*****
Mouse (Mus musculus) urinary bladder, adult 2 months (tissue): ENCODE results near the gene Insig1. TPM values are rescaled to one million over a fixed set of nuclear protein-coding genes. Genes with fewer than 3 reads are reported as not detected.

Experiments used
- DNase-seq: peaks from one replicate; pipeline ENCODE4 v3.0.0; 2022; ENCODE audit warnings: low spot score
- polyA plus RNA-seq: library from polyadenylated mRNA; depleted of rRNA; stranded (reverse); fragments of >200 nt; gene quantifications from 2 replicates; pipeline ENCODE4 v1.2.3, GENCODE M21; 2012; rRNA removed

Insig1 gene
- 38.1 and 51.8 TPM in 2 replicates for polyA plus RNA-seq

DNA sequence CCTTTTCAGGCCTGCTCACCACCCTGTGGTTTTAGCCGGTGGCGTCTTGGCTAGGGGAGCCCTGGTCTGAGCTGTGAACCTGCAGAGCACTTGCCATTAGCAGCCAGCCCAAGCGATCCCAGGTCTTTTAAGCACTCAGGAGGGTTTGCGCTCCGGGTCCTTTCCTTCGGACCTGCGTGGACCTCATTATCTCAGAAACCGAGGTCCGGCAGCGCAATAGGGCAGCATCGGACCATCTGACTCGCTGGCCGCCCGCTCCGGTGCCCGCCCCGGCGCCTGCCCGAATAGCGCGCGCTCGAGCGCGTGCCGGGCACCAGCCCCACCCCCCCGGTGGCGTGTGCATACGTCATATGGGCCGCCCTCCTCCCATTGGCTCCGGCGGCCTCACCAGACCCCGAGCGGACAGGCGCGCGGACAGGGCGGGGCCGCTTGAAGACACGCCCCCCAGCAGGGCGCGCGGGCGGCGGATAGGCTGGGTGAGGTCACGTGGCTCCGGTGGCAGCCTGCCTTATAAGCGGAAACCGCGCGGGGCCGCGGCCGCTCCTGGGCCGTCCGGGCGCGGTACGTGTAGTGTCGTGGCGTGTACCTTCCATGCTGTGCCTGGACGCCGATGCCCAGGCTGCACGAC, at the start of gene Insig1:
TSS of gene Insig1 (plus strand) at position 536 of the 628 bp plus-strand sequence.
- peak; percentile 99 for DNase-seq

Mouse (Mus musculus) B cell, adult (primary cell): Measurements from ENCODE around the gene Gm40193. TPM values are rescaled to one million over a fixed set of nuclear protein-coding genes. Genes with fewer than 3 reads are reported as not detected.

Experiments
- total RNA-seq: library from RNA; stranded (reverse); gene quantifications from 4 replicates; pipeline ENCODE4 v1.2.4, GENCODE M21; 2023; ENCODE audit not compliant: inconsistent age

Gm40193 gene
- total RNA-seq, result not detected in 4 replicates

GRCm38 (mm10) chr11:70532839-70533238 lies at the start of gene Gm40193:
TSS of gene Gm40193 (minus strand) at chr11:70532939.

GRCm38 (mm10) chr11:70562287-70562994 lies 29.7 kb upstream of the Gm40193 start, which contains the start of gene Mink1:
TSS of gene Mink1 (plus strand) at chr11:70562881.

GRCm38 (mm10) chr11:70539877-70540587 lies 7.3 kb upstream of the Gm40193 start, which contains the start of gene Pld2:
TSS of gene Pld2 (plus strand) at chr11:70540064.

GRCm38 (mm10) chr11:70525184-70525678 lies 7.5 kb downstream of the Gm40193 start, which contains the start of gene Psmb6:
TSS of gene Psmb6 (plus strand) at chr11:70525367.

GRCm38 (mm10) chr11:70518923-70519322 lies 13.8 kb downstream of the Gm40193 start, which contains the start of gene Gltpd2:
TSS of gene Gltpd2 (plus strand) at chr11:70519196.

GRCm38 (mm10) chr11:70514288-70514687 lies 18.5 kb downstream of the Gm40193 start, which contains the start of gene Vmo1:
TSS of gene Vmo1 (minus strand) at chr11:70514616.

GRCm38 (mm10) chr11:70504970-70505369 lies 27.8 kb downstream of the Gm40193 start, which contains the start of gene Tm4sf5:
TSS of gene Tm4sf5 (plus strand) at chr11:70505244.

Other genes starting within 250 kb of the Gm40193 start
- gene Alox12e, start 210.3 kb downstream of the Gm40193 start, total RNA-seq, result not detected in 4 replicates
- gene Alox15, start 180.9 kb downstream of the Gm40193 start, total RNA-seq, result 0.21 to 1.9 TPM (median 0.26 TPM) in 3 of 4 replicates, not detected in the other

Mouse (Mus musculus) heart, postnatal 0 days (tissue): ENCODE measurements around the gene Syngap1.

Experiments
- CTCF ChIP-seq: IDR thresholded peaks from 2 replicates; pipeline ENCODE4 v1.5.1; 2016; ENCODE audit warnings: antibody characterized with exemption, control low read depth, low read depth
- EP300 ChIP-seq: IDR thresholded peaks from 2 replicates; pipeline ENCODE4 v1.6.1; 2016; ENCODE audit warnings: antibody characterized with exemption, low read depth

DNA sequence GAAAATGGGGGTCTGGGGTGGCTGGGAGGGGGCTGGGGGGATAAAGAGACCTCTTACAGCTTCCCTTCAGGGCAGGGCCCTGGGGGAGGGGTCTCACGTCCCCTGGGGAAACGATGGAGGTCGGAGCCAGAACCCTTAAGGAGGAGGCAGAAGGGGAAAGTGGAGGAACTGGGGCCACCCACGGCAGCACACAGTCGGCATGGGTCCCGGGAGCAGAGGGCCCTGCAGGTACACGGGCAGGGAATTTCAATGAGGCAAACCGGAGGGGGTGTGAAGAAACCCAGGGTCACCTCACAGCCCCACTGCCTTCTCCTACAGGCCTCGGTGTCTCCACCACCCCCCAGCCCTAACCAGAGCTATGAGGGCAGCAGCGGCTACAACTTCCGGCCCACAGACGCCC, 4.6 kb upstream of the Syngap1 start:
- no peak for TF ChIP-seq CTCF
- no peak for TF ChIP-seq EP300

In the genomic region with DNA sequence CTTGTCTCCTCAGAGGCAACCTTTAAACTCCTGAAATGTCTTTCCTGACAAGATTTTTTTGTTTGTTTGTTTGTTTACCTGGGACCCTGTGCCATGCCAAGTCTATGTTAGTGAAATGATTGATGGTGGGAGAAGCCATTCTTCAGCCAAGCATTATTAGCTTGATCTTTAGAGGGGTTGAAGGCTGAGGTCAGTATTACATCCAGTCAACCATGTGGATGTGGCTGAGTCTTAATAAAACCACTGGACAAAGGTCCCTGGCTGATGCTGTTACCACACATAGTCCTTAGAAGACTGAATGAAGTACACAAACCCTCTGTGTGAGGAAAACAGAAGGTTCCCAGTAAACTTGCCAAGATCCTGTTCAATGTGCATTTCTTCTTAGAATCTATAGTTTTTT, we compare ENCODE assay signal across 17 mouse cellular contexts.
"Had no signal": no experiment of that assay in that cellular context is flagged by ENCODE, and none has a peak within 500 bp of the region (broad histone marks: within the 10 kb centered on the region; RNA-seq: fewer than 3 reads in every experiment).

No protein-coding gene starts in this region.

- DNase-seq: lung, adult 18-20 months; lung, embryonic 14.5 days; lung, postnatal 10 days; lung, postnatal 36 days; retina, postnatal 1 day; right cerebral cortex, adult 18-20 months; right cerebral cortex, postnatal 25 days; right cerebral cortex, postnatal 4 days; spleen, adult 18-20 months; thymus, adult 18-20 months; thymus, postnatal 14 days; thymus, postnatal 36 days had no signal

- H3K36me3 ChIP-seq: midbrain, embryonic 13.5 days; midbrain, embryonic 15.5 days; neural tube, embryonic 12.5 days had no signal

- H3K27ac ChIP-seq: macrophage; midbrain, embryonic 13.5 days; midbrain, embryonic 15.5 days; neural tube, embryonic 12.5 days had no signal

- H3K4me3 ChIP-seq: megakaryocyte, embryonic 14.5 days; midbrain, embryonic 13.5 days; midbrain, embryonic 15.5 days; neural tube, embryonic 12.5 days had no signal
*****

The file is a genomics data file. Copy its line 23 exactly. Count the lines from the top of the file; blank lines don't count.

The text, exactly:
GRCm38 (mm10) chr11:70518923-70519322 lies 13.8 kb downstream of the Gm40193 start, which contains the start of gene Gltpd2: